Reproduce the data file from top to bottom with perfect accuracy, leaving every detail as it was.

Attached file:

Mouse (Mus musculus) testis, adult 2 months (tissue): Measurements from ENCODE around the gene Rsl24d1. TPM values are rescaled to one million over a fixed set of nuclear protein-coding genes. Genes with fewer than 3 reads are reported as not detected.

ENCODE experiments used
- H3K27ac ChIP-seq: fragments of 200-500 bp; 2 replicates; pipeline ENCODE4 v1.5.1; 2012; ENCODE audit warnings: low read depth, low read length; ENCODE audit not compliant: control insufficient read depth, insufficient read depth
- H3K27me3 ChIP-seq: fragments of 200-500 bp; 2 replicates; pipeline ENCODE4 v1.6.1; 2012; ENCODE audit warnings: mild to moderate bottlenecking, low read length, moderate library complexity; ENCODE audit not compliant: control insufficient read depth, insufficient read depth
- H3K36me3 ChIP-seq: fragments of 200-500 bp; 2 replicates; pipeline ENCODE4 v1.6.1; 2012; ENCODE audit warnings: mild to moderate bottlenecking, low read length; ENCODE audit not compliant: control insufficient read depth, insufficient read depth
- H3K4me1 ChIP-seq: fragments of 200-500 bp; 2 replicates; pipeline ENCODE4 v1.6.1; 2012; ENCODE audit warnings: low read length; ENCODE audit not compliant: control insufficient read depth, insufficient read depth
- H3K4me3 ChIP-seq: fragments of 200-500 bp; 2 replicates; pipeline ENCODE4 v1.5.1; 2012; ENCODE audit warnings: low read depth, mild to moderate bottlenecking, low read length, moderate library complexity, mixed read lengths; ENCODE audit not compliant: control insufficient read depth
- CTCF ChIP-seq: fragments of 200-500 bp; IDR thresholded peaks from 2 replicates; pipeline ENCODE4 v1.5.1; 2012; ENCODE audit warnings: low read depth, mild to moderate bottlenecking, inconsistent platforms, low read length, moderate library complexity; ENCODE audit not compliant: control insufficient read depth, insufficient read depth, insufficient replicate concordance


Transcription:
Mouse (Mus musculus) testis, adult 2 months (tissue): Measurements from ENCODE around the gene Rsl24d1. TPM values are rescaled to one million over a fixed set of nuclear protein-coding genes. Genes with fewer than 3 reads are reported as not detected.

ENCODE experiments used
- H3K27ac ChIP-seq: fragments of 200-500 bp; 2 replicates; pipeline ENCODE4 v1.5.1; 2012; ENCODE audit warnings: low read depth, low read length; ENCODE audit not compliant: control insufficient read depth, insufficient read depth
- H3K27me3 ChIP-seq: fragments of 200-500 bp; 2 replicates; pipeline ENCODE4 v1.6.1; 2012; ENCODE audit warnings: mild to moderate bottlenecking, low read length, moderate library complexity; ENCODE audit not compliant: control insufficient read depth, insufficient read depth
- H3K36me3 ChIP-seq: fragments of 200-500 bp; 2 replicates; pipeline ENCODE4 v1.6.1; 2012; ENCODE audit warnings: mild to moderate bottlenecking, low read length; ENCODE audit not compliant: control insufficient read depth, insufficient read depth
- H3K4me1 ChIP-seq: fragments of 200-500 bp; 2 replicates; pipeline ENCODE4 v1.6.1; 2012; ENCODE audit warnings: low read length; ENCODE audit not compliant: control insufficient read depth, insufficient read depth
- H3K4me3 ChIP-seq: fragments of 200-500 bp; 2 replicates; pipeline ENCODE4 v1.5.1; 2012; ENCODE audit warnings: low read depth, mild to moderate bottlenecking, low read length, moderate library complexity, mixed read lengths; ENCODE audit not compliant: control insufficient read depth
- CTCF ChIP-seq: fragments of 200-500 bp; IDR thresholded peaks from 2 replicates; pipeline ENCODE4 v1.5.1; 2012; ENCODE audit warnings: low read depth, mild to moderate bottlenecking, inconsistent platforms, low read length, moderate library complexity; ENCODE audit not compliant: control insufficient read depth, insufficient read depth, insufficient replicate concordance